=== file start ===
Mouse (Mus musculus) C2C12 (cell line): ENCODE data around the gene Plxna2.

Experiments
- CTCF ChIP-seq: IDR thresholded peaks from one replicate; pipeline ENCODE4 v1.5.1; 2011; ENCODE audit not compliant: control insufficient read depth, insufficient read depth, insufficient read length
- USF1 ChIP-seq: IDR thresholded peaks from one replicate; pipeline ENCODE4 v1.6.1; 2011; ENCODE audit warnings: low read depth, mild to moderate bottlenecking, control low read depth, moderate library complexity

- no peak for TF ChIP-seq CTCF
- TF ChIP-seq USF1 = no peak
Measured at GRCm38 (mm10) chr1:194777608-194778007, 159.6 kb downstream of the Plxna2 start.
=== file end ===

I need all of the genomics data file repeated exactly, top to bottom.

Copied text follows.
Mouse (Mus musculus) C2C12 (cell line): ENCODE data around the gene Plxna2.

Experiments
- CTCF ChIP-seq: IDR thresholded peaks from one replicate; pipeline ENCODE4 v1.5.1; 2011; ENCODE audit not compliant: control insufficient read depth, insufficient read depth, insufficient read length
- USF1 ChIP-seq: IDR thresholded peaks from one replicate; pipeline ENCODE4 v1.6.1; 2011; ENCODE audit warnings: low read depth, mild to moderate bottlenecking, control low read depth, moderate library complexity

- no peak for TF ChIP-seq CTCF
- TF ChIP-seq USF1 = no peak
Measured at GRCm38 (mm10) chr1:194777608-194778007, 159.6 kb downstream of the Plxna2 start.